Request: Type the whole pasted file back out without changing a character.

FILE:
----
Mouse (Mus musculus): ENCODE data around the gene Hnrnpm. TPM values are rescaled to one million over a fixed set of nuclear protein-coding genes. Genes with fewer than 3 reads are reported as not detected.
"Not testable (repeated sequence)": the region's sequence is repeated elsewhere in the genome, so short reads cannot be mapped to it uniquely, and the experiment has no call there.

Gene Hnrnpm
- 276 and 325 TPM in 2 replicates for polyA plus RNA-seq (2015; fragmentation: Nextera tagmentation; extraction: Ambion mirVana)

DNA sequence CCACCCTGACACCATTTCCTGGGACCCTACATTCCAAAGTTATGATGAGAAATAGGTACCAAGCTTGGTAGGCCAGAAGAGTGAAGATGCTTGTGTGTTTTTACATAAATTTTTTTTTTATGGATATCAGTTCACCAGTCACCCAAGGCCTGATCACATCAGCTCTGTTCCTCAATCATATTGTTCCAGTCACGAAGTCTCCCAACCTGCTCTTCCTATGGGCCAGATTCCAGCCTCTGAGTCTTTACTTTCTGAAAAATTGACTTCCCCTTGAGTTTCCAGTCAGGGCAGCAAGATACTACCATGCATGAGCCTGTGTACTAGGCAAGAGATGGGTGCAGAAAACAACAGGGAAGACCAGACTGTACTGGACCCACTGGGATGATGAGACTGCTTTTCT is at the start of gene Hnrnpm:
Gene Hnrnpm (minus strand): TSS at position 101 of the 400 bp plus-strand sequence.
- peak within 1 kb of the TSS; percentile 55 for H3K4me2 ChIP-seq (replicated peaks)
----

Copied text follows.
Mouse (Mus musculus): ENCODE data around the gene Hnrnpm. TPM values are rescaled to one million over a fixed set of nuclear protein-coding genes. Genes with fewer than 3 reads are reported as not detected.
"Not testable (repeated sequence)": the region's sequence is repeated elsewhere in the genome, so short reads cannot be mapped to it uniquely, and the experiment has no call there.

Gene Hnrnpm
- 276 and 325 TPM in 2 replicates for polyA plus RNA-seq (2015; fragmentation: Nextera tagmentation; extraction: Ambion mirVana)

DNA sequence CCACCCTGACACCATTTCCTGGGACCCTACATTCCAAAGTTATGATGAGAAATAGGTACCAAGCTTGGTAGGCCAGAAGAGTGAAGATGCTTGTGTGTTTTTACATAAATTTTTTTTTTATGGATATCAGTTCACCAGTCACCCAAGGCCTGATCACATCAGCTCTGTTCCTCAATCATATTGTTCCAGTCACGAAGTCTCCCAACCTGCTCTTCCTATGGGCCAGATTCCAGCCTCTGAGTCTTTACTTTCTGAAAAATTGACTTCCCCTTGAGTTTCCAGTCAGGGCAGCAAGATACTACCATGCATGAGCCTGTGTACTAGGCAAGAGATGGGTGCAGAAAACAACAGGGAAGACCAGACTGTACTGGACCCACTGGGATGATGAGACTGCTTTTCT is at the start of gene Hnrnpm:
Gene Hnrnpm (minus strand): TSS at position 101 of the 400 bp plus-strand sequence.
- peak within 1 kb of the TSS; percentile 55 for H3K4me2 ChIP-seq (replicated peaks)